As mentioned, many years see huge schools of Pacific mackerel, jack mackerel, Pacific sardine, or all three. Best bet for all of these is a multi-hook Sabiki/Lucky Lura-type leader with size 8, 6 or 4 hooks (size depending upon the species). Simply cast out and retrieve the leader or slowly work the leader up and down in the water after you have reached a mid-depth area. All three species (along with jacksmelt) seem to hit best at dawn and dusk but some days will see non-stop action all day long. The same rigging can be used for anchovies but use smaller hooks. Pacific herring will also occasionally make visits to the pier and can be taken with the same multi-hook bait rigs; most herring runs are in the late winter or spring months.

Somewhat common, although rarely in the numbers seen at other piers in Monterey Bay, are kingfish (white croaker). Most of these are taken on cut anchovies or pile worms fished on a high/low rigging; the best area to fish is mid-pier with a cast away from the pier.

Blue rockfish

Summer and fall is the best time for small rockfish, and here the most common are small blue rockfish, brown rockfish, gopher rockfish and kelp rockfish. Fish for these under and around the pilings using pile worms and small hooks. At times, if the water is warm, you may also encounter some more southern species like blacksmith, garibaldi and kelp bass (calico bass), but they are not really common. However, another southern species, one that is often too common, is senorita. These pesky, cigar-shaped little wrasses will do their best to drive you crazy while stripping your hooks of bait (although you’ll catch an occasional careless fish). Unfortunately, when they’re present they are almost impossible to avoid.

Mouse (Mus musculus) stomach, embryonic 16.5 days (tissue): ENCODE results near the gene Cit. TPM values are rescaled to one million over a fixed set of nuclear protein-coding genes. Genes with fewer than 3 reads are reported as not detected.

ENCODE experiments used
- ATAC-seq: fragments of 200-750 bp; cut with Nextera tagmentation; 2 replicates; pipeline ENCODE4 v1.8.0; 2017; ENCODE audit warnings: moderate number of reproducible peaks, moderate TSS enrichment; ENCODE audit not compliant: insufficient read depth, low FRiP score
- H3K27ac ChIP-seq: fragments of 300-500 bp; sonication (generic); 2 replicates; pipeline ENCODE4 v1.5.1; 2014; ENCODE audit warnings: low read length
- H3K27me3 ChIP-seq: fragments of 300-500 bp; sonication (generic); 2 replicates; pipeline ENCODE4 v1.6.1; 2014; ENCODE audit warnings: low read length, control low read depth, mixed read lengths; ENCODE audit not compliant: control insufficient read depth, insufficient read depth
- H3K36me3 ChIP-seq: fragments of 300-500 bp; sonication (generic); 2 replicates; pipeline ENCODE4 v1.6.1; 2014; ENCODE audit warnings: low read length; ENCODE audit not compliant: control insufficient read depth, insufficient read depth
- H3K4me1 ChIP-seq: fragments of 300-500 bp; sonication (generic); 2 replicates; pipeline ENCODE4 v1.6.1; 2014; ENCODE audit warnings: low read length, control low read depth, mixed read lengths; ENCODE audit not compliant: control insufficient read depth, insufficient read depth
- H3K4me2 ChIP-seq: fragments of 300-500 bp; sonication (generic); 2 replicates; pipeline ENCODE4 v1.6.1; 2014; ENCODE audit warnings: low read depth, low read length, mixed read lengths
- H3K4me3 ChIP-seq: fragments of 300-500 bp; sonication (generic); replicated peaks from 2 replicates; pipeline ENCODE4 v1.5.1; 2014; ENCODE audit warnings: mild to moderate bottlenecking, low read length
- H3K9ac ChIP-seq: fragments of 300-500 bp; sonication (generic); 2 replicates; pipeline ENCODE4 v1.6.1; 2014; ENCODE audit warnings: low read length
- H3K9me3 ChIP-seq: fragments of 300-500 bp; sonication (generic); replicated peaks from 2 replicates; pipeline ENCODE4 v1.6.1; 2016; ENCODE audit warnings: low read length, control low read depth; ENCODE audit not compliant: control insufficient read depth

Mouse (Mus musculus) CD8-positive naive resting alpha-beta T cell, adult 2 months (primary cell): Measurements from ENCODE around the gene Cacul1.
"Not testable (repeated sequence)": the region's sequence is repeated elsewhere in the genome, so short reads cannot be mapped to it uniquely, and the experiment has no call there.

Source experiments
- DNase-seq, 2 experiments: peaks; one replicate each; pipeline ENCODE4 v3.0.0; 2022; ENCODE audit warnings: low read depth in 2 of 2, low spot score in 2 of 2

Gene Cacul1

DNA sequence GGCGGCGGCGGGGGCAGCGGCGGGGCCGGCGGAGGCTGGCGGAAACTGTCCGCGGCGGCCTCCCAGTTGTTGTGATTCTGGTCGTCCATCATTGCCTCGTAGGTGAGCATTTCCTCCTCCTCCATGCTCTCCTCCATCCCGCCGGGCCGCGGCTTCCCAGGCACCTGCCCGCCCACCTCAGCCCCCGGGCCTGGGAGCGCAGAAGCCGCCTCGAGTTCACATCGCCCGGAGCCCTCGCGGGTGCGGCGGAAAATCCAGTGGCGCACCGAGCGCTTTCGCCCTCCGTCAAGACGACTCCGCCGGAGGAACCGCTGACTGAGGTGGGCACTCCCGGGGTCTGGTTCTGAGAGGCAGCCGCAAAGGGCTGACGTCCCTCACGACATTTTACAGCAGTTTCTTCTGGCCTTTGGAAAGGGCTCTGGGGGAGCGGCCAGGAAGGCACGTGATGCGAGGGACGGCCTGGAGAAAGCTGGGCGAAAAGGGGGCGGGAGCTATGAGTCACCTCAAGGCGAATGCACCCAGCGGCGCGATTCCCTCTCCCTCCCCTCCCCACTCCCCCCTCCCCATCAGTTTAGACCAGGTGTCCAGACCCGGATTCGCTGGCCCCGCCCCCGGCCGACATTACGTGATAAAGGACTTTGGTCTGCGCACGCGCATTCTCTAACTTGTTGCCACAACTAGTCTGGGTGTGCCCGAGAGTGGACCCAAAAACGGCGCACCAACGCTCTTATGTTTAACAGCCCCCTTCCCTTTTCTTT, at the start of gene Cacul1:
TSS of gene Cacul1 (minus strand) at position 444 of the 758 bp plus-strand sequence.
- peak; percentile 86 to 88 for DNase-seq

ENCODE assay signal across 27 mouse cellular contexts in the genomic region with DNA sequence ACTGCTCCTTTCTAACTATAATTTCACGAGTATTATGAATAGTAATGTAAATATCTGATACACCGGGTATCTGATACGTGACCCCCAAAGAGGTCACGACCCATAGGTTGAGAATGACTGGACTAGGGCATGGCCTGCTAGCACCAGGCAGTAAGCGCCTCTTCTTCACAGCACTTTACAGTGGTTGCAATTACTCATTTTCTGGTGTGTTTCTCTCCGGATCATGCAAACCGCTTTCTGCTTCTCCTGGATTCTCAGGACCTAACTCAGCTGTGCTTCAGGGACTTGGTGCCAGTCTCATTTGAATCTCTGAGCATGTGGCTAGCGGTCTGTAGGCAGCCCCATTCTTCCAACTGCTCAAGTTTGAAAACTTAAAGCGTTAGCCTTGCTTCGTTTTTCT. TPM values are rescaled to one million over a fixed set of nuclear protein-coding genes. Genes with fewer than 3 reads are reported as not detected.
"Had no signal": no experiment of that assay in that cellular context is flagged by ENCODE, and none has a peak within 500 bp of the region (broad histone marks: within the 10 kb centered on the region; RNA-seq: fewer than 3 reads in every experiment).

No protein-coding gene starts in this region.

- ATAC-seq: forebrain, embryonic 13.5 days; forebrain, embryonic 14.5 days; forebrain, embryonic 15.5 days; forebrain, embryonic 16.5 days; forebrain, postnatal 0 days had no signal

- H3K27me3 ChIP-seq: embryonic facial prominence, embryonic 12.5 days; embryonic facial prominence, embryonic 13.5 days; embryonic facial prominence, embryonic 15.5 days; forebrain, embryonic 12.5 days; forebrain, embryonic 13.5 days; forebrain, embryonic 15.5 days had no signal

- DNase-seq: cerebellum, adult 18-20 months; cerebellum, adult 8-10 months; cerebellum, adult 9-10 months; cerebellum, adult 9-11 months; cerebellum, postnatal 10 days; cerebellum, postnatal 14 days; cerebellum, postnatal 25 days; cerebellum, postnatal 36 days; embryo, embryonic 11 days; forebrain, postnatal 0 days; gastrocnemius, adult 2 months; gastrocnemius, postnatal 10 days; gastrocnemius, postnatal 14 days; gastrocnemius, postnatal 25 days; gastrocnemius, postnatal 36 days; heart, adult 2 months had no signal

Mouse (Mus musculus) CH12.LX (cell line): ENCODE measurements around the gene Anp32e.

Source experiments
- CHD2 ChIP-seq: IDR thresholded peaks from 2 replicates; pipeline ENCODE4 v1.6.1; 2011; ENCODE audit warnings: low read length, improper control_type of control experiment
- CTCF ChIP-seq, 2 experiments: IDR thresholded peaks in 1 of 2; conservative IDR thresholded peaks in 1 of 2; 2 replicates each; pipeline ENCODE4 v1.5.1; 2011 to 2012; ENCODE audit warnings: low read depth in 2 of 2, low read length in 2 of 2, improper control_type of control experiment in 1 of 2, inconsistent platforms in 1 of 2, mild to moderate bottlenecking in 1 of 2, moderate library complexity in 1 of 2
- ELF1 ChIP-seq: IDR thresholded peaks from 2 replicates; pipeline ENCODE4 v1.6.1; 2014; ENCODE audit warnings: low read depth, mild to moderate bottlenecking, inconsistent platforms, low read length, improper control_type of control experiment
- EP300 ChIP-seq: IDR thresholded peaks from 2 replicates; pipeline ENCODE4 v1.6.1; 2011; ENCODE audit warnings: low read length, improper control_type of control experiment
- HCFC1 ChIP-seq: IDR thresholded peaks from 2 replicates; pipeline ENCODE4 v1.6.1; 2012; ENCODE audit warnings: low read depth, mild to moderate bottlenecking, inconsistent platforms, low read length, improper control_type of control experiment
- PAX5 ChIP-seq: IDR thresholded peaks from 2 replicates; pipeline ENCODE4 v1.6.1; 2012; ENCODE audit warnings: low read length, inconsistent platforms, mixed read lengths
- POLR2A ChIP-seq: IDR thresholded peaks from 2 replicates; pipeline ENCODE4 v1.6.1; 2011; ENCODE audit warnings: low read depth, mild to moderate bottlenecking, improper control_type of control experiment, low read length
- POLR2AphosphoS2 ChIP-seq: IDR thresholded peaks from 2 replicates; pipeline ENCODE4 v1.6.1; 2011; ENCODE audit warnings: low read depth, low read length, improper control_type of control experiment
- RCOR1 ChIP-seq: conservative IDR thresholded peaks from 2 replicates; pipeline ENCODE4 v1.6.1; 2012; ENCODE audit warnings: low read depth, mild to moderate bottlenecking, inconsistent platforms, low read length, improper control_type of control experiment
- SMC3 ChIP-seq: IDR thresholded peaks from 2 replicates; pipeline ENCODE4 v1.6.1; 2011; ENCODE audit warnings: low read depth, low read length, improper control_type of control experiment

Fishing mid-depth around the pilings, using pile worms, fresh mussels or small (sidewinder) crabs is the best technique for the large pileperch and rubberlip seaperch. Each of these large perch is most prevalent during the winter to spring months but can show up throughout the year. Large rubberlips will also often fall for plastic grubs jigged up and down near the pilings; regulars say the root beer colored and oil colored grubs work best. Fishing on the bottom near the pilings with pile worms, fresh mussels, or small pieces of market shrimp will yield rainbow seaperch, blackperch and striped seaperch. Typically these are most common in the spring months although all may be encountered almost any month of the year.

Blackperch caught by Madsteelhead in 2013

Another perch caught here is the sharpnose seaperch, a perch common only to Monterey Bay and a fish normally found in deeper water. These perch are present in some number almost every year, but occasionally the pier will see large runs of the fish, most often in June and July. Although numerous, they can be difficult to catch. Regulars tend to use rigging that consists of a size 6 or 8 hook at the end of the light line, a splitshot sinker about two to three feet up from the hook, and a tiny bobber that keeps the hook only a few feet beneath the surface of the water. The line is watched closely and, when the bobber is submerged, a quick jerk is made to hopefully hook the perch.

Sharpness Seaperch

A fish that is sometimes found in unbelievable numbers, especially during the summer, is that little ol’ dab—the speckled sanddab. If you mistakenly let a line rigged with small hooks (such as a multi-hook bait rig) rest on the bottom, a dab may show up on every hook. Unfortunately, these sanddab are big enough to grab your bait but really too small to eat. Most days would probably yield hundreds of these small fish if anglers fished for them but we’re talking tiny sanddabs here, each 3-6 inches long and useful only as an attractant for larger fish. I have tried them as bait but with little success to date. The good news is that sometimes the larger Pacific sanddab may also show up. If they do, you’ll often catch 2-3 at a time and you’ve got some good eatin’ available to you.